Formula 1 teams have rejected suggestions that they are near to a compromise deal with the FIA over the future of the sport -- as they insist they are wholly committed to their breakaway plans.
FIA president Max Mosley said at Silverstone on Sunday that he felt the teams and the governing body were "very close" to a resolution that would avert the threat of a rival series in 2010. But team principals have insisted that no progress has been made in their discussions with the FIA over the British Grand Prix weekend and AUTOSPORT reports that FOTA is planning to hold a meeting next Thursday to begin formal selection of championship promoters, technical regulations and a calendar.
Renault boss Flavio Briatore, who arrived at Silverstone on Sunday with Bernie Ecclestone and Max Mosley, reckons that the time for talking with the FIA was now over.
"We are using so many words, and now is enough," he told AUTOSPORT. "We have made our statement and this is very clear -- that is it.
"We will have it [the breakaway championship] ready in the next few weeks. We have been planning for several weeks already. We want a Formula 1 championship organised by FOTA. There has been no change in the last two days. I do not want to make anymore statements."
Toyota F1 team president and FOTA vice-chairman John Howett said that initial feedback from fans suggested huge support for the new series - which had galvanized a belief among the teams that they were doing the right thing.
"I think if you look at the overwhelming support we have got from the public, ultimately now there has to be a fairly significant move from the federation," Howett said in reaction to Mosley's comments. "Overall, we have a clear position and I think we made numerous concessions to achieve some sort of compromise. Now, we have made the decision, and at the moment we are moving forwards very positively on that vector."
McLaren boss Martin Whitmarsh, when asked about Mosley's suggestions a deal was close, said: "No, I don't think so. It is difficult to make progress on a Sunday when you are concentrating on going motor racing. I think obviously we have to see what happens in the coming few weeks but I think it is not a situation that we set out to achieve. We have got to make sure that we concentrate on keeping all of the teams together and making sure that we are racing together in the premier form of motor racing."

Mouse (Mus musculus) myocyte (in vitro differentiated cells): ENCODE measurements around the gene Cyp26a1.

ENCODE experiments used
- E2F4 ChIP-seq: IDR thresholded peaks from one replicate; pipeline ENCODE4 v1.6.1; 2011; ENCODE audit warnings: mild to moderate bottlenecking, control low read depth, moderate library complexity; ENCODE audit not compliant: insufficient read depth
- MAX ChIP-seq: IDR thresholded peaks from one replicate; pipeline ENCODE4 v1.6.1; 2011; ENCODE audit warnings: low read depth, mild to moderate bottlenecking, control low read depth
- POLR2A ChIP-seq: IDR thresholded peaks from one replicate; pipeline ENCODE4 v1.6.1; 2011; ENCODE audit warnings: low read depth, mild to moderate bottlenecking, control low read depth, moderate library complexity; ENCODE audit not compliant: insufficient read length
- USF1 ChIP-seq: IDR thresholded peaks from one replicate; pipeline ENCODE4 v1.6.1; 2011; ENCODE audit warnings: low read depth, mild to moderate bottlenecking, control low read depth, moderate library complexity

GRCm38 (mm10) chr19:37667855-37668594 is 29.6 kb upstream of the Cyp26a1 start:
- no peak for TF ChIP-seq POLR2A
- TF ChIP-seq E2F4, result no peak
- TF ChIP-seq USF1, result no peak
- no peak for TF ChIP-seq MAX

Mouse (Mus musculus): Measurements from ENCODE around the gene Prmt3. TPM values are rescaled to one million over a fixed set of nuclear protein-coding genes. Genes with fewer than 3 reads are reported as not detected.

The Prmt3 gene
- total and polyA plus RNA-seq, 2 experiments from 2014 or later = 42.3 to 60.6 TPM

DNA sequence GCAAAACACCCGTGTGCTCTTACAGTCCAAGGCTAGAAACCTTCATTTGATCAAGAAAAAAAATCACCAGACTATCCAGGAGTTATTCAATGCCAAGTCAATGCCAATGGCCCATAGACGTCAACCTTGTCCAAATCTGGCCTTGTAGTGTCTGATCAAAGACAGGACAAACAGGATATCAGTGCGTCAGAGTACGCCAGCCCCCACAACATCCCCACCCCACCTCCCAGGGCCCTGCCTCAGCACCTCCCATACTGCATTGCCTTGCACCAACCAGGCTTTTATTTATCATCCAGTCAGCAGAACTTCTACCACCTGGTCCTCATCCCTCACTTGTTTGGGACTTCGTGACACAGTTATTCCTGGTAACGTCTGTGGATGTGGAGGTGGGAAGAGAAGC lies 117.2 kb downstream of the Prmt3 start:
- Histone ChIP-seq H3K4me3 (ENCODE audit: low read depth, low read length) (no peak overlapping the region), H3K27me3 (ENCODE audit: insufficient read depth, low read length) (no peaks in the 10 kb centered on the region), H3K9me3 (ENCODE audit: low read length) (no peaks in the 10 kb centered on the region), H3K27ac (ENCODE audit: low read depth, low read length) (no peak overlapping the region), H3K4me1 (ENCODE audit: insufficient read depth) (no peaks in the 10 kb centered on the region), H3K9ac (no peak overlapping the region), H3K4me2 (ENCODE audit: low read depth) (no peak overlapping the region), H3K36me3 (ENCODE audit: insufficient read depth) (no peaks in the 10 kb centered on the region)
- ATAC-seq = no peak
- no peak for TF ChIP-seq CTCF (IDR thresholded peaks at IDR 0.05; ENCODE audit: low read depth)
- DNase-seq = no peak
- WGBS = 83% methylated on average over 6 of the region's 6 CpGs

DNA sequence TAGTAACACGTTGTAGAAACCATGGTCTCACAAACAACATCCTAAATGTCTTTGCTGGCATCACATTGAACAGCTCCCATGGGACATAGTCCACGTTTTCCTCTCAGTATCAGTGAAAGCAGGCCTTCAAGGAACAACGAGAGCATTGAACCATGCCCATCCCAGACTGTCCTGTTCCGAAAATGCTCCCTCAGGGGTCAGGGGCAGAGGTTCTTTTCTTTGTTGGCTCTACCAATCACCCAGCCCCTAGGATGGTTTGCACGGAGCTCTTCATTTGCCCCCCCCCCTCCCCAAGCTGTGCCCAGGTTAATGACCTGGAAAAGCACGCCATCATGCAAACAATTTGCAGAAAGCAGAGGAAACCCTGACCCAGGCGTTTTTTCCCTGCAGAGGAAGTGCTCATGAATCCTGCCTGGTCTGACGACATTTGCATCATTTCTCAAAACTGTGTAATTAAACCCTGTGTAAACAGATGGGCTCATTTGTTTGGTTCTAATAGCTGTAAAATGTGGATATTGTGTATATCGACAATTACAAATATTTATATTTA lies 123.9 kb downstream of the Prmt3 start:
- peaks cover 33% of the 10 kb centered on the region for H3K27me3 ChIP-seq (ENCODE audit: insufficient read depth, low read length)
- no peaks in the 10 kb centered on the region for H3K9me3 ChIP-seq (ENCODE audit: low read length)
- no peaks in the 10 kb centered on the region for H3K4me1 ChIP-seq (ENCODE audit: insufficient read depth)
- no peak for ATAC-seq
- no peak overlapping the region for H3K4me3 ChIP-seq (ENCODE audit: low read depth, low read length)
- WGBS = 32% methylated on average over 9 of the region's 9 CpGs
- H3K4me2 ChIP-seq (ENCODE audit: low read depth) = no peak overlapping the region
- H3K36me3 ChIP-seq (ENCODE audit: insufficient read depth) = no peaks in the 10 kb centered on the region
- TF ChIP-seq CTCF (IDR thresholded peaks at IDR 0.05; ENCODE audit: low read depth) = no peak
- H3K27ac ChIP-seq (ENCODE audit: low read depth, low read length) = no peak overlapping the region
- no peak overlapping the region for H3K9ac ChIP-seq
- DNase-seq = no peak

He added: "FOTA has a number of meetings next week and we've got to look at the process by which we appoint people who are selling the media, looking at the way in which we engage circuits. There has been a lot of interest in working with us, and given our situation we are obliged to go forward with those arrangements and that planning."
FOTA has chosen to schedule its get-together for Thursday because it is the day after the FIA's World Motor Sport Council meeting, where news of Mosley's future plans could be revealed. Mosley had been expected to stand down when his term ends in October, but there are mounting suggestions that he could stand for another term because of the current controversy in the sport.
News about the FIA's plans for legal action against the teams is also expected in the next few days, with perhaps a possibility the court threat will be held off if teams are willing to talk about finding a solution to the dispute. Red Bull Racing team principal Christian Horner said it would be foolish of teams to totally ignore the FIA, if there was the chance of a deal being found.
"I don't think the door should ever be shut to discussions as long as they are constructive," he told AUTOSPORT. "If the president is prepared to do that then it is good news."